Tuesday, August 4, 2015

ONE MORE TIME: WINDSHIELD TIME

I felt this post from May of 2014 deserved another go-round and so here it is...

WINDSHIELD TIME


Nothing behind me, everything ahead of me, as is ever so on the road. 
- Jack Keruoac, On the Road 

Photo by Mike Carlson
If there’s one thing you and I most likely have in common, it’s that we spend a lot of time on the road. Long drives are a fact of life in Wyoming. So I’m of the opinion that it's essential to make good use of windshield time.

Here are some ways I use drive time to hopefully become a better writer, mile by mile:

MUSE RIDING SHOTGUN
For some reason, I get lots of creative “stuff” when I’m driving. Dialogue, essay angles, setting nuance (what color is that stretch of grass, really?) and plot tangles. I know I should get a tape recorder, but I’m pretty adept at scratching a few key words on a notepad that sits on the passenger seat, while I look straight ahead. You scoff— but it’s my story and I’m sticking to it. For this kind of drive time, I keep the radio off and my ear tuned to anything the muse has to say.

MUSIC
Sometimes I crank the tunes and let the music take me where it will. Lyrics enter my brain better in the car than anywhere else. Sometimes poems come out of this listening, but most of all I get character insights. I was listening to Tim Grimm’s song “Holding Up the World” one day and it occurred to me that it “belonged” to Keenan, one of my fictional characters. It sent me off on a whole new tone with him, followed by corresponding plot elements.

PODCASTS
I have gotten some high-caliber education during long drives by downloading podcasts to my little iPod and playing them in the car. High tech? Not really. If I can do it (with a little help from my husband when I have questions) I bet you can too.

Just a few of my favorite writing-related podcasts are:

Writers On Writing: a weekly radio program on the art and business of writing, where an impressive cast of writers, poets and literary are interviewed.

Authors On Tour: Live! I don’t know about you, but I’d attend all of the writer events held at Denver’s Tattered Cover Bookstore if I could. With this podcast, I can be there for a lot of them.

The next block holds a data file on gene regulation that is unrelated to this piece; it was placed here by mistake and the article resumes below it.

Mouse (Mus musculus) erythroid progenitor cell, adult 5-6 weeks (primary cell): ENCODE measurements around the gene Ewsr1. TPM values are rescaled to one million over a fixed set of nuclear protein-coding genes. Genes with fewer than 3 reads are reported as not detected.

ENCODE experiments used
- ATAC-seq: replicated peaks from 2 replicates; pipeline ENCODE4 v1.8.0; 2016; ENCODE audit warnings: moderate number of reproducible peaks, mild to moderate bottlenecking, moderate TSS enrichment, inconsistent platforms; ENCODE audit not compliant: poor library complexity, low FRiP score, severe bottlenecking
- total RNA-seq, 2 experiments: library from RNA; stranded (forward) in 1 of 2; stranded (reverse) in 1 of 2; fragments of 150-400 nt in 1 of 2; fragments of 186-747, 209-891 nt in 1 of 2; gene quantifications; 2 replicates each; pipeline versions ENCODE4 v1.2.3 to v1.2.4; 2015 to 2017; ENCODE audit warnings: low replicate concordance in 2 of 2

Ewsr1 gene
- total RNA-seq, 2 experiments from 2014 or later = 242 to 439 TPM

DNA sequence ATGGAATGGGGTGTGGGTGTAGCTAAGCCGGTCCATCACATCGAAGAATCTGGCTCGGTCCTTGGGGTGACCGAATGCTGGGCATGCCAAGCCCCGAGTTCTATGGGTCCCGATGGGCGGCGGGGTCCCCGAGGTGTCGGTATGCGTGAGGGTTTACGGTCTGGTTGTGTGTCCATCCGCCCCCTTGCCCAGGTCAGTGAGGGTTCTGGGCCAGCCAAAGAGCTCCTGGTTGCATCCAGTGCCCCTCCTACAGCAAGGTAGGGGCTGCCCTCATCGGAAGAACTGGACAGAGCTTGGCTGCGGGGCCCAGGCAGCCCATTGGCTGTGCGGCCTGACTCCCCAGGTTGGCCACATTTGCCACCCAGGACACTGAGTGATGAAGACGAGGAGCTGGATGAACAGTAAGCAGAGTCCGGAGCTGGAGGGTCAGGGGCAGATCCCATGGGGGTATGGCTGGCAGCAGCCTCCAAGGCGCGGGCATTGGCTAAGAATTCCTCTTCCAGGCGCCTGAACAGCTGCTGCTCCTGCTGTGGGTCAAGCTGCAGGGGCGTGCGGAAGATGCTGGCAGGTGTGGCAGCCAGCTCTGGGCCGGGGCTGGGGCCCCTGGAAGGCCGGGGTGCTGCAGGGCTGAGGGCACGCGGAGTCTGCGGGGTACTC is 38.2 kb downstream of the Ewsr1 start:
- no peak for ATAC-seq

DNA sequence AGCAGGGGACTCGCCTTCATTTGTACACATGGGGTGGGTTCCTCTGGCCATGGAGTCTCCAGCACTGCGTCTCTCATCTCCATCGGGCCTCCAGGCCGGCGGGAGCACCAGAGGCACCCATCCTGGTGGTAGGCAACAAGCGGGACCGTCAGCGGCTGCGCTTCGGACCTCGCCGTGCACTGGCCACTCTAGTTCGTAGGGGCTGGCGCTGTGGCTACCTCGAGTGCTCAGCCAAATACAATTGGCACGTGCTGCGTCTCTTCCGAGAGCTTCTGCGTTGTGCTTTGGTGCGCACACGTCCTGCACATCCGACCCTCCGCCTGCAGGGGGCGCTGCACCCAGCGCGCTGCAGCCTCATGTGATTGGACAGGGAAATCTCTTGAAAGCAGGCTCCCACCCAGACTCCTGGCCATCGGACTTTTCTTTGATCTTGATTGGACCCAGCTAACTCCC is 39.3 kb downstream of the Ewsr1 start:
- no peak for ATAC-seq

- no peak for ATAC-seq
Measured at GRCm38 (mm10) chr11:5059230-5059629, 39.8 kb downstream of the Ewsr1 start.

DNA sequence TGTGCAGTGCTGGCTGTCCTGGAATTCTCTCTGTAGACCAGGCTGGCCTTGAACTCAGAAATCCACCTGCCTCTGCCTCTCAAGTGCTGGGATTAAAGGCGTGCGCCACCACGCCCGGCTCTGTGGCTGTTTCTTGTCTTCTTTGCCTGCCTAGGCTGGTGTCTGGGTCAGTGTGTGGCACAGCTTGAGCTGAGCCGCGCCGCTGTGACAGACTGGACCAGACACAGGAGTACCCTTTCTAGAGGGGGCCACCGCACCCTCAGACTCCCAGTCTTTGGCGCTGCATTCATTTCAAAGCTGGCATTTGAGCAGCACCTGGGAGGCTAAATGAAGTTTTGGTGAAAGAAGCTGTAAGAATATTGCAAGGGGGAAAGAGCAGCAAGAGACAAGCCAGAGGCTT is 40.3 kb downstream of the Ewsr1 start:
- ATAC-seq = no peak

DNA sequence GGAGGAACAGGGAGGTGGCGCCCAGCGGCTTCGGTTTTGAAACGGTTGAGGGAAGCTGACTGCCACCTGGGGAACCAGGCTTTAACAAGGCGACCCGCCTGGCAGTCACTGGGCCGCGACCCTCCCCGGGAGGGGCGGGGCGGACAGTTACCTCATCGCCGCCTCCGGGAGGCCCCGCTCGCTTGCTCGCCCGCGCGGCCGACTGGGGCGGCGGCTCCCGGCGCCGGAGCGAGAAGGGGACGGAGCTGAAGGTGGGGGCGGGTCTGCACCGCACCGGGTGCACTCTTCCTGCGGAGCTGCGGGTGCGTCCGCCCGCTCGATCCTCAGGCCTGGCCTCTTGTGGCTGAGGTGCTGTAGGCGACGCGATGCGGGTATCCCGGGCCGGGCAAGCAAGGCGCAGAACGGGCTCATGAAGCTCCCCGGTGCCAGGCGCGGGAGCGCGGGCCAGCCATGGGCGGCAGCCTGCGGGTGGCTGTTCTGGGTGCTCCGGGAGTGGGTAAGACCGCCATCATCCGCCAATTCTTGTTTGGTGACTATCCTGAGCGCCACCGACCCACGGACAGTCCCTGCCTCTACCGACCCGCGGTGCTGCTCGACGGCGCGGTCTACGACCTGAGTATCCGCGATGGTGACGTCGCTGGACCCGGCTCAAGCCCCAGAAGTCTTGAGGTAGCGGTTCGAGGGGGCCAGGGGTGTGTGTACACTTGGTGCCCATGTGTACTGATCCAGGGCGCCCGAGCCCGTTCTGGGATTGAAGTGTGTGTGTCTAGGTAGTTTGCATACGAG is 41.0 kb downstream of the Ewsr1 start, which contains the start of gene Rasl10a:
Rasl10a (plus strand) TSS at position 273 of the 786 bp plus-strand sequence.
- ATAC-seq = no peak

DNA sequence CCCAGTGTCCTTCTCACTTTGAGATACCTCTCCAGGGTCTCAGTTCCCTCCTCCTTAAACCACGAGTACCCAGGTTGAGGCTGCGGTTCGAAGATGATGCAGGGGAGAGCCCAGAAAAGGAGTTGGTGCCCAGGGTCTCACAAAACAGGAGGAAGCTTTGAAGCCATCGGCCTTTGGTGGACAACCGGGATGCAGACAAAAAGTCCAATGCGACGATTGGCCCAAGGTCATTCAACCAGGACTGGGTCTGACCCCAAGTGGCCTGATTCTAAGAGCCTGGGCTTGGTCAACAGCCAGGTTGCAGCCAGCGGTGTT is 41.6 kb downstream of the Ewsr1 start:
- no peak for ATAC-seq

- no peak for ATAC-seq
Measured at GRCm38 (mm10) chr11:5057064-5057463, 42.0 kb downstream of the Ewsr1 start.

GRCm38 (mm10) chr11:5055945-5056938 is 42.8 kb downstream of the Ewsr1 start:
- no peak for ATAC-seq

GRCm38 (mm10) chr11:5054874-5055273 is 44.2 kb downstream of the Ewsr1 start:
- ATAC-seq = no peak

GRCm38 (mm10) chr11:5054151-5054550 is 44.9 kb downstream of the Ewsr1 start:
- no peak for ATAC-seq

KQED FM – The Writer’s Block: A weekly reading series featuring stories, essays and poetry by writers from all genres–includes accomplished beginners and established authors.

Grammar Girl Quick and Dirty Tips for Better Writing: When my attention span is short or I’m just running a few errands, I use the time to brush up on little details--the kind that editors will nail you on. This podcast is billed as a “friendly guide to the world of grammar, punctuation, usage, and fun developments in the English language” and it delivers.

New Yorker: Fiction: I don't always make time to read short stories. The cool thing with this podcast is that well-known authors read works of fiction by their favorite authors, and talk about the story. Examples: Rick Bass reads Thomas McGuane’s “All the Land to Hold Us”; Margaret Atwood reads Mavis Gallant’s “Voices Lost in Snow” -- They've got a poetry podcast too!

And you? How do you make those miles count? 


4 comments:

  1. Hi, Lynn. Nice blog. You're right, it was worth repeating. Didn't see it the first time. ;-) I think I'll look into some of those podcasts. Sounds like a good idea. Can use my iPhone or laptop.

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  2. When I first wrote this, I had to use my iPod. Now I can access with my iPhone. We can curse technology, but for free education--it is great. Of course, you probably know that Garrison Keiller's, The Writer's Almanac podcast can be downloaded too. Great poetry there!

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  3. Great suggestions! I also read recently on Writing and Wellness about listening to audiobooks from an author's perspective while you drive, thinking about the author's style choices and language and such. I haven't tried it yet because I love listening to music in the car, but I plan to give this a try, along with some of your suggestions. (Grammar Girl sounds like a good start.) I once taught myself a fair amount of Russian using language-learning tapes from the library (many moons ago, when cars had cassette players).

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  4. Chere: I read that Writing and Wellness piece too, and was inspired. We do so much learning through our eyes, maybe we neglect our ears. I know that when I had to learn two languages, when I was in the Peace Corps, that just listening to the people talk was a huge boost. I did more language learning that way, than any lessons I studied.

    Hope you find some podcasts that you enjoy. Thanks for reading our blog!

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